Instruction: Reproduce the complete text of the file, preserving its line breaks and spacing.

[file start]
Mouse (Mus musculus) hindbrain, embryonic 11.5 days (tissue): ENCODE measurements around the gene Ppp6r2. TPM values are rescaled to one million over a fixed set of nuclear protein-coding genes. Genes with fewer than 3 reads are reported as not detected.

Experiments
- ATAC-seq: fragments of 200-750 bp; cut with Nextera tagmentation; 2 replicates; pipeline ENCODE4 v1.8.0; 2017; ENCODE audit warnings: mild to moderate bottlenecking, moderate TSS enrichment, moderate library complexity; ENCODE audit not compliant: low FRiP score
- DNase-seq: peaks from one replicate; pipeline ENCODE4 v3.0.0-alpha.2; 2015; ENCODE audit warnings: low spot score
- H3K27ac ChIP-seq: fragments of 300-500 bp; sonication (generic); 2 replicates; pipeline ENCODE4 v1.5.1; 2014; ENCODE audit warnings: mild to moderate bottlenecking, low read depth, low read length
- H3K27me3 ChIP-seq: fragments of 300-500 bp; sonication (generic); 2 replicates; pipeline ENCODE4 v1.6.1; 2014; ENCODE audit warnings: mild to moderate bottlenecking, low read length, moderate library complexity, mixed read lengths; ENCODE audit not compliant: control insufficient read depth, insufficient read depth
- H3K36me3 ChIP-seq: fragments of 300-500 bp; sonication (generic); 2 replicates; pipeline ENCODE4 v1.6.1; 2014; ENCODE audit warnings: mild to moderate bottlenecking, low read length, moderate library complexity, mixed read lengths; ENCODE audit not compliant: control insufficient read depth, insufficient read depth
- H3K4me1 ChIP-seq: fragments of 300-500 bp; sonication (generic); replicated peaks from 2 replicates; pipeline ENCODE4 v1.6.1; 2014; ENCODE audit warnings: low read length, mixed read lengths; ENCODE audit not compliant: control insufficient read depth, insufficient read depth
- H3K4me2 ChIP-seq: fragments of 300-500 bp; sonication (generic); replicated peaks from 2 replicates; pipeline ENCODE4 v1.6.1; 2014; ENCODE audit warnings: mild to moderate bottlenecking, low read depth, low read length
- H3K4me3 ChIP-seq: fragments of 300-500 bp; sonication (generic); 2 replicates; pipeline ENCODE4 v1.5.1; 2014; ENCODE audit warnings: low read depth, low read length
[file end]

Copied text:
Mouse (Mus musculus) hindbrain, embryonic 11.5 days (tissue): ENCODE measurements around the gene Ppp6r2. TPM values are rescaled to one million over a fixed set of nuclear protein-coding genes. Genes with fewer than 3 reads are reported as not detected.

Experiments
- ATAC-seq: fragments of 200-750 bp; cut with Nextera tagmentation; 2 replicates; pipeline ENCODE4 v1.8.0; 2017; ENCODE audit warnings: mild to moderate bottlenecking, moderate TSS enrichment, moderate library complexity; ENCODE audit not compliant: low FRiP score
- DNase-seq: peaks from one replicate; pipeline ENCODE4 v3.0.0-alpha.2; 2015; ENCODE audit warnings: low spot score
- H3K27ac ChIP-seq: fragments of 300-500 bp; sonication (generic); 2 replicates; pipeline ENCODE4 v1.5.1; 2014; ENCODE audit warnings: mild to moderate bottlenecking, low read depth, low read length
- H3K27me3 ChIP-seq: fragments of 300-500 bp; sonication (generic); 2 replicates; pipeline ENCODE4 v1.6.1; 2014; ENCODE audit warnings: mild to moderate bottlenecking, low read length, moderate library complexity, mixed read lengths; ENCODE audit not compliant: control insufficient read depth, insufficient read depth
- H3K36me3 ChIP-seq: fragments of 300-500 bp; sonication (generic); 2 replicates; pipeline ENCODE4 v1.6.1; 2014; ENCODE audit warnings: mild to moderate bottlenecking, low read length, moderate library complexity, mixed read lengths; ENCODE audit not compliant: control insufficient read depth, insufficient read depth
- H3K4me1 ChIP-seq: fragments of 300-500 bp; sonication (generic); replicated peaks from 2 replicates; pipeline ENCODE4 v1.6.1; 2014; ENCODE audit warnings: low read length, mixed read lengths; ENCODE audit not compliant: control insufficient read depth, insufficient read depth
- H3K4me2 ChIP-seq: fragments of 300-500 bp; sonication (generic); replicated peaks from 2 replicates; pipeline ENCODE4 v1.6.1; 2014; ENCODE audit warnings: mild to moderate bottlenecking, low read depth, low read length
- H3K4me3 ChIP-seq: fragments of 300-500 bp; sonication (generic); 2 replicates; pipeline ENCODE4 v1.5.1; 2014; ENCODE audit warnings: low read depth, low read length